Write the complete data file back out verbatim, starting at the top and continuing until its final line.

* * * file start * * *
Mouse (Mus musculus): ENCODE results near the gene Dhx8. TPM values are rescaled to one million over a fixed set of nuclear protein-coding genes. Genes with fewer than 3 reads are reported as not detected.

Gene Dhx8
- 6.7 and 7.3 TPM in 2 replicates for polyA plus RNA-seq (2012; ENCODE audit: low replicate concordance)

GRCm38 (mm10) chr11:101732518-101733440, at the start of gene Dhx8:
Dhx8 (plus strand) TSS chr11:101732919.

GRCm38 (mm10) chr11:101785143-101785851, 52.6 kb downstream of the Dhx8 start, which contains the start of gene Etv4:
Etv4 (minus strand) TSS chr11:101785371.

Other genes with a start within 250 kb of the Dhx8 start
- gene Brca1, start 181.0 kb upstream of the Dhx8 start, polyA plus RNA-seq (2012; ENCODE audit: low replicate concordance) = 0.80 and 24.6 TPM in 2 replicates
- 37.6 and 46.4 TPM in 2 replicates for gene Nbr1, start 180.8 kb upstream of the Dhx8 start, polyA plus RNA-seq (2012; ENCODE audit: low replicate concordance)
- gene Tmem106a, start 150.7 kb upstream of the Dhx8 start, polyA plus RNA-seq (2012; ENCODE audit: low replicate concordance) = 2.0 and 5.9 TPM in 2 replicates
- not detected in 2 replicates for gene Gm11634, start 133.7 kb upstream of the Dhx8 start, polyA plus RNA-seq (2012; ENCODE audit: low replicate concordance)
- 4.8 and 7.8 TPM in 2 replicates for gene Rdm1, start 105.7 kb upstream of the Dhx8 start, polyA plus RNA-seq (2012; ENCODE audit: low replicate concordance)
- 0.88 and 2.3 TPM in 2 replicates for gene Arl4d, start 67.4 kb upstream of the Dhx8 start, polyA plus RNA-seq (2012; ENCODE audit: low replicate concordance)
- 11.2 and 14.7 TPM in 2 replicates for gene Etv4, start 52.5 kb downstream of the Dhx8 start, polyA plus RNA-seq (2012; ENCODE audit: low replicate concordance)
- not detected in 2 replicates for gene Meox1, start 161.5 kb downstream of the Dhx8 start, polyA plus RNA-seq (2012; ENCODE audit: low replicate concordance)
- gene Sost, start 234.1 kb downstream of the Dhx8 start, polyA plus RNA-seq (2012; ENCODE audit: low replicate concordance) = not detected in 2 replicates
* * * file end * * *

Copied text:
Mouse (Mus musculus): ENCODE results near the gene Dhx8. TPM values are rescaled to one million over a fixed set of nuclear protein-coding genes. Genes with fewer than 3 reads are reported as not detected.

Gene Dhx8
- 6.7 and 7.3 TPM in 2 replicates for polyA plus RNA-seq (2012; ENCODE audit: low replicate concordance)

GRCm38 (mm10) chr11:101732518-101733440, at the start of gene Dhx8:
Dhx8 (plus strand) TSS chr11:101732919.

GRCm38 (mm10) chr11:101785143-101785851, 52.6 kb downstream of the Dhx8 start, which contains the start of gene Etv4:
Etv4 (minus strand) TSS chr11:101785371.

Other genes with a start within 250 kb of the Dhx8 start
- gene Brca1, start 181.0 kb upstream of the Dhx8 start, polyA plus RNA-seq (2012; ENCODE audit: low replicate concordance) = 0.80 and 24.6 TPM in 2 replicates
- 37.6 and 46.4 TPM in 2 replicates for gene Nbr1, start 180.8 kb upstream of the Dhx8 start, polyA plus RNA-seq (2012; ENCODE audit: low replicate concordance)
- gene Tmem106a, start 150.7 kb upstream of the Dhx8 start, polyA plus RNA-seq (2012; ENCODE audit: low replicate concordance) = 2.0 and 5.9 TPM in 2 replicates
- not detected in 2 replicates for gene Gm11634, start 133.7 kb upstream of the Dhx8 start, polyA plus RNA-seq (2012; ENCODE audit: low replicate concordance)
- 4.8 and 7.8 TPM in 2 replicates for gene Rdm1, start 105.7 kb upstream of the Dhx8 start, polyA plus RNA-seq (2012; ENCODE audit: low replicate concordance)
- 0.88 and 2.3 TPM in 2 replicates for gene Arl4d, start 67.4 kb upstream of the Dhx8 start, polyA plus RNA-seq (2012; ENCODE audit: low replicate concordance)
- 11.2 and 14.7 TPM in 2 replicates for gene Etv4, start 52.5 kb downstream of the Dhx8 start, polyA plus RNA-seq (2012; ENCODE audit: low replicate concordance)
- not detected in 2 replicates for gene Meox1, start 161.5 kb downstream of the Dhx8 start, polyA plus RNA-seq (2012; ENCODE audit: low replicate concordance)
- gene Sost, start 234.1 kb downstream of the Dhx8 start, polyA plus RNA-seq (2012; ENCODE audit: low replicate concordance) = not detected in 2 replicates